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Hey! Here’s what to do when you have two or more surveys on the same population!

This problem comes up a lot: We have multiple surveys of the same population and we want a single inference. The usual approach, applied carefully by news organizations such as Real Clear Politics and Five Thirty Eight, and applied sloppily by various attention-seeking pundits every two or four years, is “poll aggregation”: you take the estimate from each poll separately, if necessary correct these estimates for bias, then combine them with some sort of weighted average.

But this procedure is inefficient and can lead to overconfidence (see discussion here, or just remember the 2016 election).

A better approach is to pool all the data from all the surveys together. A survey response is a survey response! Then when you fit your model, include indicators for the individual surveys (varying intercepts, maybe varying slopes too), and include that uncertainty in your inferences. Best of both worlds: you get the efficiency from counting each survey response equally, and you get an appropriate accounting of uncertainty from the multiple surveys.

OK, you can’t always do this: To do it, you need all the raw data from the surveys. But it’s what you should be doing, and if you can’t, you should recognize what you’re missing.

14 Comments

  1. Yuling says:

    Aggregating individual polls data might count overlapped individual respondents more than once, and hence leads to another level of overconfidence? Also, it is debatable how possible it is for different polls to have exactly the same population. That shift might induce further uncertainty, as intuitively the more independent each individual poll is, the more variance shrinkage the final aggregation could gain.

    • Andrew says:

      Yuling:

      If anyone responds to both surveys, I’d include their response just once; I would not include duplicate responses. But above I’m thinking of surveys of large populations, in which duplicates would be so rare as to be essentially irrelevant in practice.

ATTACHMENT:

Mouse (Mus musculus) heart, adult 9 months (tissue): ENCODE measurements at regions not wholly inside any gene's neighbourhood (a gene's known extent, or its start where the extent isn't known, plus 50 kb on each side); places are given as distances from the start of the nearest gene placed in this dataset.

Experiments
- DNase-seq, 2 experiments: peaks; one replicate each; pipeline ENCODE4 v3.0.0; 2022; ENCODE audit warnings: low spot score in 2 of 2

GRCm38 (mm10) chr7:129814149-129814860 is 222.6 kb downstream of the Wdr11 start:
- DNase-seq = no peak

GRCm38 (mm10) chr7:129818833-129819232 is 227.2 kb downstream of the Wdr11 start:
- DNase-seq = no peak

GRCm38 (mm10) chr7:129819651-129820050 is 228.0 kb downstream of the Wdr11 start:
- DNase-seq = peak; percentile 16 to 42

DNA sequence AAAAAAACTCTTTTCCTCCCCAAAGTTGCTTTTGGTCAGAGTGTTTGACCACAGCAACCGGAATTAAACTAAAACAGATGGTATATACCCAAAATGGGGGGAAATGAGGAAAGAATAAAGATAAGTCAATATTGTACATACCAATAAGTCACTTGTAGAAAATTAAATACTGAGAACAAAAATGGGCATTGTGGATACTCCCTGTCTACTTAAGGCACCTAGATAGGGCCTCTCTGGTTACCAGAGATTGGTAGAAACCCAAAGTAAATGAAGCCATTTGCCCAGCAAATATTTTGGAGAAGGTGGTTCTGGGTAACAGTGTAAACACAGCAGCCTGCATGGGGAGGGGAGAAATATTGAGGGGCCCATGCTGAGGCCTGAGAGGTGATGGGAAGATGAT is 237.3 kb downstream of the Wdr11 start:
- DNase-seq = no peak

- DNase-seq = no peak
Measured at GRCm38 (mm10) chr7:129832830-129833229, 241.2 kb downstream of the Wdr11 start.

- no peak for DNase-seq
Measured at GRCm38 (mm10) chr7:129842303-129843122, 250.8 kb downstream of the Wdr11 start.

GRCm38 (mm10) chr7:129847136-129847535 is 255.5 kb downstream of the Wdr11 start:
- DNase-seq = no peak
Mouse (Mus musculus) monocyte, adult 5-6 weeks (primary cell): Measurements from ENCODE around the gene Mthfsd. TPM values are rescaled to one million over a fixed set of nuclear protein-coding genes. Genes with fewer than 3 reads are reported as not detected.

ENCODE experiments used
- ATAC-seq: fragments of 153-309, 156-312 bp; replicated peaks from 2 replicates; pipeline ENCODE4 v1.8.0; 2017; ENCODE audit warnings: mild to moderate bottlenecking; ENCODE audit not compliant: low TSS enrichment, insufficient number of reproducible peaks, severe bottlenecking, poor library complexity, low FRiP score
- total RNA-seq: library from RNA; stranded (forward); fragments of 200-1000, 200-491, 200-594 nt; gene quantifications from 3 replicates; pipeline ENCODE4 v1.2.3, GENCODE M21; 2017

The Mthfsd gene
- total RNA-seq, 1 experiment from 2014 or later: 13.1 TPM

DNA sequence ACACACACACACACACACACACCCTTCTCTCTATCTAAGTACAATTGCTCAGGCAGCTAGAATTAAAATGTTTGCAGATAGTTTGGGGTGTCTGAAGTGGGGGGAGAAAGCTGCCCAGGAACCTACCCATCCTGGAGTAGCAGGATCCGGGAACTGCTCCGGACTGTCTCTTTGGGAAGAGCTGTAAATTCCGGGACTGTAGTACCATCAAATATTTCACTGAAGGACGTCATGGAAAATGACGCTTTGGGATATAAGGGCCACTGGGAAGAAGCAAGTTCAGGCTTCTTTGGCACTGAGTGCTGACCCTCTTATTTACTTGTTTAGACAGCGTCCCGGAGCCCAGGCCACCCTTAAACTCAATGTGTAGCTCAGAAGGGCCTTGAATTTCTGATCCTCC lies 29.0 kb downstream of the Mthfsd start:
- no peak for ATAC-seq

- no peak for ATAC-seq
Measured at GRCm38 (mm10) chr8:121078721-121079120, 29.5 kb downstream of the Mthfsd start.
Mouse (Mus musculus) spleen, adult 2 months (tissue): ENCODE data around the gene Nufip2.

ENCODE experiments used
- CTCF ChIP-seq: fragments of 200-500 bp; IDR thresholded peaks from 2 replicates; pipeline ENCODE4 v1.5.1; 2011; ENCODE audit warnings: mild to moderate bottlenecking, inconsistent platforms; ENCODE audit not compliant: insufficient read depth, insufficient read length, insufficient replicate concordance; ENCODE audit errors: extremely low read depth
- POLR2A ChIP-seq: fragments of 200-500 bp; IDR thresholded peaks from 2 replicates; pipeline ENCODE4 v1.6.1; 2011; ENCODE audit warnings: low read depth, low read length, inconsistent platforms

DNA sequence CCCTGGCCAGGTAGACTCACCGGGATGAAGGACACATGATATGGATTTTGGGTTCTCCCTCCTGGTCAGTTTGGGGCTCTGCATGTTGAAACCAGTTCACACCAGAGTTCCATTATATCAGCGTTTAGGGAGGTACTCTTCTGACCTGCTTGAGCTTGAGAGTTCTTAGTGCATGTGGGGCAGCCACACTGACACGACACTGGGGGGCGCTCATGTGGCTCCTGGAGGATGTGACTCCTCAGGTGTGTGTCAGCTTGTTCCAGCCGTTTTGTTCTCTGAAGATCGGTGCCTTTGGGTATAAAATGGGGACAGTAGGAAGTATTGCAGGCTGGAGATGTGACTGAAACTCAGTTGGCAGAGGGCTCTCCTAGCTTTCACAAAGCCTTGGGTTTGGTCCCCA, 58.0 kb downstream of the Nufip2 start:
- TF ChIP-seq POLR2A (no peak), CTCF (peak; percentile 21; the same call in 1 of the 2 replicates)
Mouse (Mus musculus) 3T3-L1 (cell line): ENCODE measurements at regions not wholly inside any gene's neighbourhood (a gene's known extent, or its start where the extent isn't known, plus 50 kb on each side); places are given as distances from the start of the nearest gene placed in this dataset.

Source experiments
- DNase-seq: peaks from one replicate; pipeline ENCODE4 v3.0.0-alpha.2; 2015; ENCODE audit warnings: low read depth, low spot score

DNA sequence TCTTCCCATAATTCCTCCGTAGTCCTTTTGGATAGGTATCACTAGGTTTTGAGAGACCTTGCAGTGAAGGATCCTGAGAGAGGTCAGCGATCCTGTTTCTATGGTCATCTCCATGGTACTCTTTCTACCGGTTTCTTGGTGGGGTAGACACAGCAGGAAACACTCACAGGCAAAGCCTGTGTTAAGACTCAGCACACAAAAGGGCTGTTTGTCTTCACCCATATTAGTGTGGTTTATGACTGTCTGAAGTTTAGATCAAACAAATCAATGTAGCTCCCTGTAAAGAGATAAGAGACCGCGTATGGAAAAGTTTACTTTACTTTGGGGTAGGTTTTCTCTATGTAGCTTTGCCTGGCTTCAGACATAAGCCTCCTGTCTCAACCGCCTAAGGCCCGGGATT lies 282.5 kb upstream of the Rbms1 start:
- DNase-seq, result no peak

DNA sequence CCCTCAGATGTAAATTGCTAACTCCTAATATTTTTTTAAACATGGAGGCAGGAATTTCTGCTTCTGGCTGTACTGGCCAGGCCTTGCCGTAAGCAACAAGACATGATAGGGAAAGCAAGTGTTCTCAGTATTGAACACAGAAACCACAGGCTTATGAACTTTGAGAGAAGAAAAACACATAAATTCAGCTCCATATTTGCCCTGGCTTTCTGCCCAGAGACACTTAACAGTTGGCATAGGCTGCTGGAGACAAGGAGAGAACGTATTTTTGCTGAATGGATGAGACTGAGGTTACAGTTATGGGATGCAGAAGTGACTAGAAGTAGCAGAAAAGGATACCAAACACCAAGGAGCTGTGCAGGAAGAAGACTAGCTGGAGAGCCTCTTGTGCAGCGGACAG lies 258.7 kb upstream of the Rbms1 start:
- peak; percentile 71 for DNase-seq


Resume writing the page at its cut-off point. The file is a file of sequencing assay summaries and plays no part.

• Yuling says:

        For duplications, including all of them leads to overconfidence as it is no longer independent Bernoulli, but deleting them without further adjustment will lead to bias. Sure, duplication is rare in large-scale polls, but I think it represents an extreme case of how data concentration/dependence will influence the aggregation.

  2. Louis Raes says:

    Any good (emphasis) example of this comes to mind?

  3. chrisare says:

    What if sampling procedures and weights are different?

    • Ideally you create a model for the data collection process that links the underlying population to the data collected through the sampling method, and then use different models for the different surveys, with a single underlying population you do inference on.

  4. Different polls and/or surveys are worded differently, have different sampling strategies, and were conducted at different times. Aggregation done properly can adjust for quality, recency, and the historical bias of the pollster, which can come from language, selection, or other rules used for polling (how many times to retry a number, etc.)

    Pooling is great when these are not present, and probably beats naive or badly done aggregation, but do you think that pooling would enable better predictive accuracy for a site like Five Thirty Eight than they manage now with aggregation?

    • Chris Wilson says:

      Not a polling expert at all, but I would say yes. All of those factors will be accounted for by including indicators as Andrew suggested, at least as well as they are now with aggregation methods. You have additional external information about each poll? Fine, include it in the group-level model for the indicators.

  5. David J says:

    Doesn’t this approach assume the availability of individual response level data for each poll? What if the only thing available to you is tabular information, e.g., breakouts by geo-demo, or mixtures of response and tabular information?

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